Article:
When the PRI was launched there were only 80 arrangements of Pakistani financial institutions abroad. But today there are more than 600 arrangements. Aside from increasing the outreach at the collection end, we also expanded the disbursement end.
We now have 12,000 different bank branches disbursing remittances; outlets of Nadra and Pakistan Post Office have also helped expand the disbursement outreach. In addition, Telenor and Ufone outlets have been disbursing remittances through banks. We have also met two other telcos and they are also coming into the remittance business by the end of this fiscal year,
In 2009 we had an outsourced call centre. But now we have an in-house call centre. The idea behind having our own call centre is mainly to receive complaints, in case there have been delays in remittances. We take delays very seriously.
BRR: What happens if remittance is not credited in the recipient's account with the 24-hour timeline?
Moinuddin: The State Bank's instruction to this effect is already very clear: in case of delay, banks have to compensate the recipients at the rate of 65 paisa per Rs 1000 per day. If any problem is not resolved within one day, then we personally look at the case and engage with the senior staff of the respective bank. Our website is also being redesigned. It will include a feature through which one can register a complaint, which will later be followed up by PRI's call centre.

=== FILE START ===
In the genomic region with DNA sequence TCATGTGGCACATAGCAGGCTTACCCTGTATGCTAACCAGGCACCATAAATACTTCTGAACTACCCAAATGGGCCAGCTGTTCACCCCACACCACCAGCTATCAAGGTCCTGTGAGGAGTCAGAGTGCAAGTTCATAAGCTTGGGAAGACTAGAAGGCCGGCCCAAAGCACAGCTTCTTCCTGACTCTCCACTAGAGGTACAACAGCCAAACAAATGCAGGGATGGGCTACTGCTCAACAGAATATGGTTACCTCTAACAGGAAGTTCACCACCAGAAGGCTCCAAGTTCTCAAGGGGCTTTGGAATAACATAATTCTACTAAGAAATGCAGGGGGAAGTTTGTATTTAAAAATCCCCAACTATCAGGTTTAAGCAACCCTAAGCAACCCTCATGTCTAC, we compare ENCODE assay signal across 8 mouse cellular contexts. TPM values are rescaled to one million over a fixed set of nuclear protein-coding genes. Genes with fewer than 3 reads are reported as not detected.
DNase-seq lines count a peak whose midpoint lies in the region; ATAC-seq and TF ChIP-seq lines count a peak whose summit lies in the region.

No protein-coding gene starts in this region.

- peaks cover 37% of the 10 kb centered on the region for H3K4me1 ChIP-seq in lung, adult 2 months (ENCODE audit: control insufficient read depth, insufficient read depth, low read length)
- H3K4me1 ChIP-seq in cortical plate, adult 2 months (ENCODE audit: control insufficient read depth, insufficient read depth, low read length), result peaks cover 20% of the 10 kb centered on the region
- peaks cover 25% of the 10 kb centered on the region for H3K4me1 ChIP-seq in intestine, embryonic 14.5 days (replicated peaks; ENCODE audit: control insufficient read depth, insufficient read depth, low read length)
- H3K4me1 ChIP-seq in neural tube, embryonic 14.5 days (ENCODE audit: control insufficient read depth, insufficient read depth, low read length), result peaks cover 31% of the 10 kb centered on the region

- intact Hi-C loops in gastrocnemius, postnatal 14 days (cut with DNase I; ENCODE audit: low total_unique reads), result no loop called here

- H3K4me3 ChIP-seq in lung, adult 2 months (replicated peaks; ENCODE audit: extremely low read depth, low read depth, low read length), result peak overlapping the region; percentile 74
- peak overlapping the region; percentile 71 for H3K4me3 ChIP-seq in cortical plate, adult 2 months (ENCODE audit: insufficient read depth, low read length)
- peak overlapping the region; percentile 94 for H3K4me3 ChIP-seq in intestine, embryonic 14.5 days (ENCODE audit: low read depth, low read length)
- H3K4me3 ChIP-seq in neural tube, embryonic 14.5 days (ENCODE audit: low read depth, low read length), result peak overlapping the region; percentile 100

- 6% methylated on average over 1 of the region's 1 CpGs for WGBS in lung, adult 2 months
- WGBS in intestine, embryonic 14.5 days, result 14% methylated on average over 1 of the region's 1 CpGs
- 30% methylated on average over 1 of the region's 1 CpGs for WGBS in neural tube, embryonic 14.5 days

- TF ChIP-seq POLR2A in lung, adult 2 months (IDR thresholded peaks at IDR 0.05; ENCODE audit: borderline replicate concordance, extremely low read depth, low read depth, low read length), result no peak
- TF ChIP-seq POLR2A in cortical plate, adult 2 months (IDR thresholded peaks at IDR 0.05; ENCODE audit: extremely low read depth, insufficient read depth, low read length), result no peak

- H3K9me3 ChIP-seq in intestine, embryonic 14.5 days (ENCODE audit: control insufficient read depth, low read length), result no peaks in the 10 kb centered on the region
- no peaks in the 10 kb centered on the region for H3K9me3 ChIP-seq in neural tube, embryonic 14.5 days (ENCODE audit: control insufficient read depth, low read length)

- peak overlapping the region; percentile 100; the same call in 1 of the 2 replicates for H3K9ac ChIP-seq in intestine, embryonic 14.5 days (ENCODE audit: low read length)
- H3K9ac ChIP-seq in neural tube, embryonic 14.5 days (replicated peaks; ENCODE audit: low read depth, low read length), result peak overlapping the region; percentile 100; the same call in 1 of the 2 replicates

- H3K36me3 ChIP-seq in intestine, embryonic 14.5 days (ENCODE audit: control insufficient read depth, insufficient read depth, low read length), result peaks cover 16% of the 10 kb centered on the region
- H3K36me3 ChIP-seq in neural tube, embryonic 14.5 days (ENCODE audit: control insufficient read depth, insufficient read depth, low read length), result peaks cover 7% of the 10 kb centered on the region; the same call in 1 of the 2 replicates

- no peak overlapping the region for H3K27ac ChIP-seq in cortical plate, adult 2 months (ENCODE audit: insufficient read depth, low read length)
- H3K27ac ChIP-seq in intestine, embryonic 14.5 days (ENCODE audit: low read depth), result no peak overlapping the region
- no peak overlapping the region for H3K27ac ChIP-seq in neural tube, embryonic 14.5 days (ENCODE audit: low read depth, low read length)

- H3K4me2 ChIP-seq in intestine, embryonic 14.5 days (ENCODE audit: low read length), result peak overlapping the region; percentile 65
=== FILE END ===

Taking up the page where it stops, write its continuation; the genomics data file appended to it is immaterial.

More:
In 2012, PRI also initiated the use of Interbank Fund Transfer Facility (IBFT) for the purpose of remittance. Today all participating banks are using IBFT for remittance settlement purposes, which results in instant transfer of remittance in bank accounts.
BRR: Philippine also has very high remittance inflows and one of the strategies they have adopted is to train and debrief the outgoing workers before they depart. What are your plans in that context?
Moinuddin: True. In the Philippine the training is very comprehensive and mandatory. In Pakistan, unfortunately, people do not attend the pre-departure training conducted by the Bureau of Emigration & Overseas Employment (BEOE).
We understand that 85 percent of our outgoing workers are illiterate both in terms of education and also in terms of financial literacy. This is a disadvantage relative to the Philippines but it is also an opportunity, because if we can tap them and train them properly before sending them abroad, then not only can we prevent them from using 'hawala' for their remittances but also give them basic financial literacy and can improve financial inclusion in the country.